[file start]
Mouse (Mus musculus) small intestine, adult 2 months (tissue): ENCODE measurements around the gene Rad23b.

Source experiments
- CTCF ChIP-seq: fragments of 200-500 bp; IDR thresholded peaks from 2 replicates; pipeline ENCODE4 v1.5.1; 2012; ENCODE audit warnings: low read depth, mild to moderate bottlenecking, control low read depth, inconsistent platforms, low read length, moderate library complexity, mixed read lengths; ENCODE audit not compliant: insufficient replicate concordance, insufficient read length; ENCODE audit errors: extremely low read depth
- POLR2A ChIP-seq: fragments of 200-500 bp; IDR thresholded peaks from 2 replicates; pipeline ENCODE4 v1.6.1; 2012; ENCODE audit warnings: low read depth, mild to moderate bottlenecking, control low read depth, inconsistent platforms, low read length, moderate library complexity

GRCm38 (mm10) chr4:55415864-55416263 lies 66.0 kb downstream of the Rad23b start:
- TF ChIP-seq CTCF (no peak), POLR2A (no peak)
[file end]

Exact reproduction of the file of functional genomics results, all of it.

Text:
Mouse (Mus musculus) small intestine, adult 2 months (tissue): ENCODE measurements around the gene Rad23b.

Source experiments
- CTCF ChIP-seq: fragments of 200-500 bp; IDR thresholded peaks from 2 replicates; pipeline ENCODE4 v1.5.1; 2012; ENCODE audit warnings: low read depth, mild to moderate bottlenecking, control low read depth, inconsistent platforms, low read length, moderate library complexity, mixed read lengths; ENCODE audit not compliant: insufficient replicate concordance, insufficient read length; ENCODE audit errors: extremely low read depth
- POLR2A ChIP-seq: fragments of 200-500 bp; IDR thresholded peaks from 2 replicates; pipeline ENCODE4 v1.6.1; 2012; ENCODE audit warnings: low read depth, mild to moderate bottlenecking, control low read depth, inconsistent platforms, low read length, moderate library complexity

GRCm38 (mm10) chr4:55415864-55416263 lies 66.0 kb downstream of the Rad23b start:
- TF ChIP-seq CTCF (no peak), POLR2A (no peak)